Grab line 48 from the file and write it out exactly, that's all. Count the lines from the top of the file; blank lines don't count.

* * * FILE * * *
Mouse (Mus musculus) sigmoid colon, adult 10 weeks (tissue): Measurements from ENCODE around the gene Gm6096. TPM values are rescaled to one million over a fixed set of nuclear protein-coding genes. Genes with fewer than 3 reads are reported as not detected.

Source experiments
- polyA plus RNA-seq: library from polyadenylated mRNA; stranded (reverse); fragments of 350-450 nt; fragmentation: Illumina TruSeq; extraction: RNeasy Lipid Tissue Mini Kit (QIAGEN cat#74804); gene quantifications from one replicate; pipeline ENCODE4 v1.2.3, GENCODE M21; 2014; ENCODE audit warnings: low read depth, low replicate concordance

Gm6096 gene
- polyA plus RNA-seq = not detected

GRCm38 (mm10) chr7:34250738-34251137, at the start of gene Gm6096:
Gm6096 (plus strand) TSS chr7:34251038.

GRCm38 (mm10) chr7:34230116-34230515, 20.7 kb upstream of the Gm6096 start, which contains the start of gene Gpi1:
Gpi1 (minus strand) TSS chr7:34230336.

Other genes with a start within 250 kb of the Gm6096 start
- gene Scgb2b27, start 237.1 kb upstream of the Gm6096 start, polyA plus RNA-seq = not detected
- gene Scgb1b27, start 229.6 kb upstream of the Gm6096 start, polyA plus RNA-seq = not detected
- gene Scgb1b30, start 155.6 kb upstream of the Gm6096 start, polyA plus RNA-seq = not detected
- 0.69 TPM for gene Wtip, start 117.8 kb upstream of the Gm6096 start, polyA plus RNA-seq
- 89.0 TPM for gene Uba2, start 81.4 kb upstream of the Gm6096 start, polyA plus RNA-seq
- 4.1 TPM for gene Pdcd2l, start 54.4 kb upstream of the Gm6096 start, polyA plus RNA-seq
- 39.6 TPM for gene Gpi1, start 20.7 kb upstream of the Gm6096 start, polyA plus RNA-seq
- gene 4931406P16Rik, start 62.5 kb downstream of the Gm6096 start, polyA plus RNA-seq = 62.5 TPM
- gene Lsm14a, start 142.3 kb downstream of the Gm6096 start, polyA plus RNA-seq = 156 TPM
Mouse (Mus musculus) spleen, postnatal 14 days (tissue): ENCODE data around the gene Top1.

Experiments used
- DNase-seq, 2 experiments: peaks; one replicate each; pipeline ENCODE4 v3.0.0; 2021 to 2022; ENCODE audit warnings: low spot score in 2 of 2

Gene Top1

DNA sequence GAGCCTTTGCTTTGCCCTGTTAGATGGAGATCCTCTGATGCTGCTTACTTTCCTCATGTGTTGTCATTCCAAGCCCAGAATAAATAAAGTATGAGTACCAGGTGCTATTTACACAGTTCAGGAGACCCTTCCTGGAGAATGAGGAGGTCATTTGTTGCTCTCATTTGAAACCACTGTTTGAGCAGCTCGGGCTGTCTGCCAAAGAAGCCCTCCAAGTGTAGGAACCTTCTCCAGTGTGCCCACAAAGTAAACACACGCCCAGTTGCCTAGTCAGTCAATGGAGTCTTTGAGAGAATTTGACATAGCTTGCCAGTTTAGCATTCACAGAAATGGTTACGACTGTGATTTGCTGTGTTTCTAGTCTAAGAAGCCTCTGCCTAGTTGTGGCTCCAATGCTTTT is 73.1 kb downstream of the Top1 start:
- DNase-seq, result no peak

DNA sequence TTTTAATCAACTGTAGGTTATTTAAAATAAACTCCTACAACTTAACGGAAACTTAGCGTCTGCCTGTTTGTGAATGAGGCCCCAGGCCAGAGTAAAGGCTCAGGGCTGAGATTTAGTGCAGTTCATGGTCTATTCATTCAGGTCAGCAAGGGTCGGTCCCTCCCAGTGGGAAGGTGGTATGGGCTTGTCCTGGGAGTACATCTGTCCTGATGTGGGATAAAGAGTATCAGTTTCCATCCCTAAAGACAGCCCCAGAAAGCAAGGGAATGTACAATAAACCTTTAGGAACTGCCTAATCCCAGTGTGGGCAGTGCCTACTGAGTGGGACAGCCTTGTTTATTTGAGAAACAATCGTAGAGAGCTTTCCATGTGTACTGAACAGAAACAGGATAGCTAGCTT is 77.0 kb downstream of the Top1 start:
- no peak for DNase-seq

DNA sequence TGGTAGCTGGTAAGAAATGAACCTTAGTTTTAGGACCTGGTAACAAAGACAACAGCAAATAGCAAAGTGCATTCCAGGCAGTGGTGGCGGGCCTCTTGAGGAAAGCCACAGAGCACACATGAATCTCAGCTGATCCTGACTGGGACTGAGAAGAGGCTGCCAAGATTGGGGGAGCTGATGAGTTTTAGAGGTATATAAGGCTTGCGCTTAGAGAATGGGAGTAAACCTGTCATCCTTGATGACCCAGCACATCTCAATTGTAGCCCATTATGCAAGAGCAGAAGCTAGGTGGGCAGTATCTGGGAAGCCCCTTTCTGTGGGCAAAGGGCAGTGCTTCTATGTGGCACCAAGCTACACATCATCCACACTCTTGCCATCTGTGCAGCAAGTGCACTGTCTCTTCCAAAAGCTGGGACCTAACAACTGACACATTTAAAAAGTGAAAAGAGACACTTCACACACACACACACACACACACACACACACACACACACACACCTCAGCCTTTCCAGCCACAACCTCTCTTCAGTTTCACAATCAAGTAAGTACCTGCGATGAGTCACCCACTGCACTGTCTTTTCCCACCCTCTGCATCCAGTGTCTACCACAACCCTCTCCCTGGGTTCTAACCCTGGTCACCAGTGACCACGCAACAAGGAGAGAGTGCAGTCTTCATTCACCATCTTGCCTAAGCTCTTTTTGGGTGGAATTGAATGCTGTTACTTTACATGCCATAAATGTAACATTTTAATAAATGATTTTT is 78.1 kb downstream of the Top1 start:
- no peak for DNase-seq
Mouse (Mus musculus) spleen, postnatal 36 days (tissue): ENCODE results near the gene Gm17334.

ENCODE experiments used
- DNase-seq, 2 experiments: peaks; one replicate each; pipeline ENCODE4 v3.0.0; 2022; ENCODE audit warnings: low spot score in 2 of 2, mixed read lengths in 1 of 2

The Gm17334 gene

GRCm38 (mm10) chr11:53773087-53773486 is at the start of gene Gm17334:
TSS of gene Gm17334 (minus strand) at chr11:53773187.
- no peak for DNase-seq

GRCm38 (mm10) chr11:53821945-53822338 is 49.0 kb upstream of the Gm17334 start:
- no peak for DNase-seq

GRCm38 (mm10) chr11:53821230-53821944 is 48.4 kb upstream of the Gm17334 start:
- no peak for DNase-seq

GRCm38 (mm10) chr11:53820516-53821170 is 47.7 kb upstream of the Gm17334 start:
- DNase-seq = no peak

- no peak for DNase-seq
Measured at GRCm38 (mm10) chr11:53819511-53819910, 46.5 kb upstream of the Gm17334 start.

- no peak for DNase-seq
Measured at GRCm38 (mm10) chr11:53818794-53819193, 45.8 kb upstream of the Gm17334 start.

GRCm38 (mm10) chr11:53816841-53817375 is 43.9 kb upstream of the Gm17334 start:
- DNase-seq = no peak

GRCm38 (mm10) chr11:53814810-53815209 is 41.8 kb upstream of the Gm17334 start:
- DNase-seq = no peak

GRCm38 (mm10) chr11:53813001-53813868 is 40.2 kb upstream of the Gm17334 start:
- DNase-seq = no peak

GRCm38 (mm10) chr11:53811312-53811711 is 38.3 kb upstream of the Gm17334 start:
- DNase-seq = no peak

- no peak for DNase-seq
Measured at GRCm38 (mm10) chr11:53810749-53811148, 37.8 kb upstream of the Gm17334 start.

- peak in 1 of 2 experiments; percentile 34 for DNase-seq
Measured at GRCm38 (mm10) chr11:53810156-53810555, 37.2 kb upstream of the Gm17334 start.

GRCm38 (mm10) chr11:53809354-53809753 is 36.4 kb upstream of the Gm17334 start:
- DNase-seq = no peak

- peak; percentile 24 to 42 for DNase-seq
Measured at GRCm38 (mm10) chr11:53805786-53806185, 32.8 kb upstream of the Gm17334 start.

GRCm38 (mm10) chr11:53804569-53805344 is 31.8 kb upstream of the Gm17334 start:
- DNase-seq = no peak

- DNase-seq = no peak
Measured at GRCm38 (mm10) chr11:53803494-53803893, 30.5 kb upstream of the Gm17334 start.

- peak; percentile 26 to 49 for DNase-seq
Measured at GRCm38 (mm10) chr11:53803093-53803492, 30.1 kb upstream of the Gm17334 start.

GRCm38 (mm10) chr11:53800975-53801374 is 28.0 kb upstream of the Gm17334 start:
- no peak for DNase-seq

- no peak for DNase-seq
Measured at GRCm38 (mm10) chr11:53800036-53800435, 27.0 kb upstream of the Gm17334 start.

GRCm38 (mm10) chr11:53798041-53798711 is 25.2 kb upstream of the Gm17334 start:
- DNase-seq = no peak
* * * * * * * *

- DNase-seq = no peak